Tuesday, June 06, 2006

throwing it into gear

Neutrality Loathsome

God will have all, or none; serve Him, or fall
Down before Baal, Bel, or Belial:
Either be hot, or cold: God doth despise,
Abhor, and spew out all Neutralities

Robert Herrick (1591-1674)

Tough words. Wise words. Words that challenge.
As a lover of art, I have grown to embrace the things that challenge me. Although I have grown in my appreciation for 20th-century music, much of it still rankles my ears. I endeavor to like it, though. Why?
I remember hearing Debussy's Le Mer as a high-school student. I didn't have a musical pocket to put it in.
"Awful!" I exclaimed. "This can't be music!"
Yet, a few short years later, I was learning a dissonant piano sonata by Hindemith, even more of a musical leap for my ears. And loving it. (Sometimes I eat words for a living....)
This change of heart has taken place so many times, in so many ways, that it doesn't surprise me anymore. It happens whenever I stretch my head (and heart) to think past my first assertions. In museums. In concert halls, libraries, and classrooms. In the car and in the supermarket. In conversation with friend and foe alike.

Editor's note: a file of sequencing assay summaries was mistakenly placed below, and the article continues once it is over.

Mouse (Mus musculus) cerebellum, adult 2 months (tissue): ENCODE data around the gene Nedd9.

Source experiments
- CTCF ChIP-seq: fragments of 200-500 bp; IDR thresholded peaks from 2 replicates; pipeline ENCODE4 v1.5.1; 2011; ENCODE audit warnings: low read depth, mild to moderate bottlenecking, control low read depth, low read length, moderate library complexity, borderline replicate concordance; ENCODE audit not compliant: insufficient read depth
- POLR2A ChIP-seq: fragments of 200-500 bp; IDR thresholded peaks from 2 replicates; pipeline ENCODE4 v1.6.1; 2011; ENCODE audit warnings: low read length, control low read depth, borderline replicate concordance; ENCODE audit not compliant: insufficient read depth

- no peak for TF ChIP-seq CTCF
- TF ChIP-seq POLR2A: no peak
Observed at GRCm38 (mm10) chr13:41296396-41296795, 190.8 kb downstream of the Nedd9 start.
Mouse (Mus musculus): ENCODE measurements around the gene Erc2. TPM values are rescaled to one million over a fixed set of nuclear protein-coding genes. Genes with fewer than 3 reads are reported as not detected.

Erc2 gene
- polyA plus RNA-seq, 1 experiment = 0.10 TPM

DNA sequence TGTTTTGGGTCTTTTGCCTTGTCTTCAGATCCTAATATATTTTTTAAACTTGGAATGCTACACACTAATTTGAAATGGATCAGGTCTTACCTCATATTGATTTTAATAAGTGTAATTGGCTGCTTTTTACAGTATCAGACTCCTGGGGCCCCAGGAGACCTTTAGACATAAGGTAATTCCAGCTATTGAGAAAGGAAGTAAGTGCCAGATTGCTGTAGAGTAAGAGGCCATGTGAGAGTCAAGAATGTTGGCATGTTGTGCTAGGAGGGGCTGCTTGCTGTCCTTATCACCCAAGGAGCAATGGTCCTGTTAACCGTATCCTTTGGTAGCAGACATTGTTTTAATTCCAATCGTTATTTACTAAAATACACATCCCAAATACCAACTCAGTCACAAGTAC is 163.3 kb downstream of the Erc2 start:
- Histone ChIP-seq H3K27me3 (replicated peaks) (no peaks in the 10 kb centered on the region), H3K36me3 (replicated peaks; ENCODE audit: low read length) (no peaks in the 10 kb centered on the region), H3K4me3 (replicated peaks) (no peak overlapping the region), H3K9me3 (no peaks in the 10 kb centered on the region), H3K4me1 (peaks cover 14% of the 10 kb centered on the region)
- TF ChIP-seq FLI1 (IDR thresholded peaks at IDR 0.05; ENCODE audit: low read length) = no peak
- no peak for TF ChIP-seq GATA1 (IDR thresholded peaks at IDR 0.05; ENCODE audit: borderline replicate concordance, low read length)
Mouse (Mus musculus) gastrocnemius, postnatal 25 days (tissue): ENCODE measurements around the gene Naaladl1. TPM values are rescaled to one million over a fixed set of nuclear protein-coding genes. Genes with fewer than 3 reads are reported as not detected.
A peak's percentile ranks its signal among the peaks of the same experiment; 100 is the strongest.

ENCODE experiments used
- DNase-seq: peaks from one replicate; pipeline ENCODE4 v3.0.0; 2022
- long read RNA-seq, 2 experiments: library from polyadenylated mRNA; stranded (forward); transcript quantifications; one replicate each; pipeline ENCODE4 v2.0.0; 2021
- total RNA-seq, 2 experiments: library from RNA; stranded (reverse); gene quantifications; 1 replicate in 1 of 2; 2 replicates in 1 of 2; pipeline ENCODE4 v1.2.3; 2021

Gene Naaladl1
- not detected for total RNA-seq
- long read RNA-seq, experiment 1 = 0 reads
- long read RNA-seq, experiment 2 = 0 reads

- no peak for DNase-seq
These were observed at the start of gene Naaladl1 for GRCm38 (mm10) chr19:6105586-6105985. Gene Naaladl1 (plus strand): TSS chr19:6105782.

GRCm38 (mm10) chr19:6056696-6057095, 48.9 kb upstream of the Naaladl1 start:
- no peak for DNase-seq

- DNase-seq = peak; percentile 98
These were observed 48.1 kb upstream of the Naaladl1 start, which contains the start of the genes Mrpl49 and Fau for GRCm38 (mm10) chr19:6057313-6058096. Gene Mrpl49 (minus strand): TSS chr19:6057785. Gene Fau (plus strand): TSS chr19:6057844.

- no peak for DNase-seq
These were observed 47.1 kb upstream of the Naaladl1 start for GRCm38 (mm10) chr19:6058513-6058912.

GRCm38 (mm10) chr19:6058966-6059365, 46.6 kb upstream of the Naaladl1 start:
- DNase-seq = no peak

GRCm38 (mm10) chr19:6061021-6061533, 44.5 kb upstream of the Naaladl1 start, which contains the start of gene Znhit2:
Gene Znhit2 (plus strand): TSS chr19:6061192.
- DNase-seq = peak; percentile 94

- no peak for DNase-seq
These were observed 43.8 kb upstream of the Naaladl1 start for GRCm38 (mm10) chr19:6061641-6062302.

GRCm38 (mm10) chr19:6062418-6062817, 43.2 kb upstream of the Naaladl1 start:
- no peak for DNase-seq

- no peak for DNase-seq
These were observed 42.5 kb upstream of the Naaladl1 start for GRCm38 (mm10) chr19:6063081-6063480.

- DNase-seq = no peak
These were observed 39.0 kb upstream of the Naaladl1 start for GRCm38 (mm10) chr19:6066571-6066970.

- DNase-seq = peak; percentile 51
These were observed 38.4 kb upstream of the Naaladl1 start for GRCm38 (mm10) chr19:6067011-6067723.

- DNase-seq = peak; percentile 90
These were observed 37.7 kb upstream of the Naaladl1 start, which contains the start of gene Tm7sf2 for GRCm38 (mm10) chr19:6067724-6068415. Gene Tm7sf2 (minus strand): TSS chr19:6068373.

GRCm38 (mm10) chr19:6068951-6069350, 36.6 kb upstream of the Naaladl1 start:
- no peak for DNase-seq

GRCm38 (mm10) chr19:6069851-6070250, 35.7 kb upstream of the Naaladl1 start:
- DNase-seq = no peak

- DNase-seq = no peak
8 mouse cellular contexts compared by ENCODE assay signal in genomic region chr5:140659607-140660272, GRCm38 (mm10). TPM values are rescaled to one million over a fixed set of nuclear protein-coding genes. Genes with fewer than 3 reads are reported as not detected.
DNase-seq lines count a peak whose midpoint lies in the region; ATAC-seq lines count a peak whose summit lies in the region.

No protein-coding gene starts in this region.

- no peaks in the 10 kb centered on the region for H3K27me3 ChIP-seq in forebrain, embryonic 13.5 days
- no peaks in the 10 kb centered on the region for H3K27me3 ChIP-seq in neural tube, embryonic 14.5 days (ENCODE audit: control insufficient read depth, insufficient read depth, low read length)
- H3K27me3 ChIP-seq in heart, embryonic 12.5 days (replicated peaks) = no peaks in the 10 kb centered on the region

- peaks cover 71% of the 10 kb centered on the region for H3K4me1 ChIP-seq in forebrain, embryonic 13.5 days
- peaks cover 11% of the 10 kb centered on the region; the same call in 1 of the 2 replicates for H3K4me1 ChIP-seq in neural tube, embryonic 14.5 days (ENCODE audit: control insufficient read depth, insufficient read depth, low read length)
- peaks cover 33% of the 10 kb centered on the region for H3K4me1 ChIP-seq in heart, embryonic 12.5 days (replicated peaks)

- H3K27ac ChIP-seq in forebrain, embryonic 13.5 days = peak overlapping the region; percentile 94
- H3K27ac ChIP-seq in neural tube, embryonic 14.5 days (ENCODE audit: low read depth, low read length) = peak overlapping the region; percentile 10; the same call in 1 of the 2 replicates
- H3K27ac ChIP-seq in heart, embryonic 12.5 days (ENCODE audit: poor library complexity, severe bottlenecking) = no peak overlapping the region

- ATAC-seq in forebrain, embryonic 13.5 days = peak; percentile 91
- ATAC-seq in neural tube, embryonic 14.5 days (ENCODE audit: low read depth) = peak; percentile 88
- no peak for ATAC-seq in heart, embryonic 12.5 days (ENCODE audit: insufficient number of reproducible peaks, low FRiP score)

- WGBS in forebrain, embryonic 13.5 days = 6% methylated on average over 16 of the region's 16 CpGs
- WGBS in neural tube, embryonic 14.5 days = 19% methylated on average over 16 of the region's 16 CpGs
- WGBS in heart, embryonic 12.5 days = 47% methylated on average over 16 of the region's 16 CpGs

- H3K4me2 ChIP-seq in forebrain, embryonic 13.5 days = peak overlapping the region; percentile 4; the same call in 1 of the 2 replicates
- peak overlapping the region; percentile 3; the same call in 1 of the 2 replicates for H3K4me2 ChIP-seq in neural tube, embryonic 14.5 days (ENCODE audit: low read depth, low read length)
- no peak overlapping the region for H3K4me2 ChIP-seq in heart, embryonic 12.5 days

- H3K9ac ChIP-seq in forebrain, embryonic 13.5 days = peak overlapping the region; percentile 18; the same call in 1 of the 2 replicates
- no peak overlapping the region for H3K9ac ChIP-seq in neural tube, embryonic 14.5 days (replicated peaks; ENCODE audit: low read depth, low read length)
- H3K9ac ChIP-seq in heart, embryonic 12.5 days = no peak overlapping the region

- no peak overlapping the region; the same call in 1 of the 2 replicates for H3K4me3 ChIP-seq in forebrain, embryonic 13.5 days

And in church.
I hear something that rankles my spirit. It could be a passage from the Old Testament. You know, that whole take-no-captive, jealous God kind of thing. Let's not think we can escape by reading a kinder, gentler New Testament. Just where is that Sunday-school Jesus with long blonde hair that politely knocks on our door with a quaint lantern in his hand? Not in these pages, in any translation. When we truly venture in, we easily join the disciples in their complaints: "This is a hard teaching. Who can accept it?" (John 6:60b)

Neutrality is not an option for a believer. Perhaps an option for a "consider-er" (if that's a word). But His promises are not reserved for those who consider. This God who despises, spews, and abhors is the very God who loves, forgives, and has mercy. He calls us out from the muck of indifference and thrusts us into a life of cut-and-dry. Throwing the car into neutral gets us nowhere. We feel the rumble of horsepower under our seat, the wheel turns under our hands, our foot toys with the gas pedal. That's not the Christian life I aspire to.

My prayer today is that I would engage the engine. Neutrality can eat dust.


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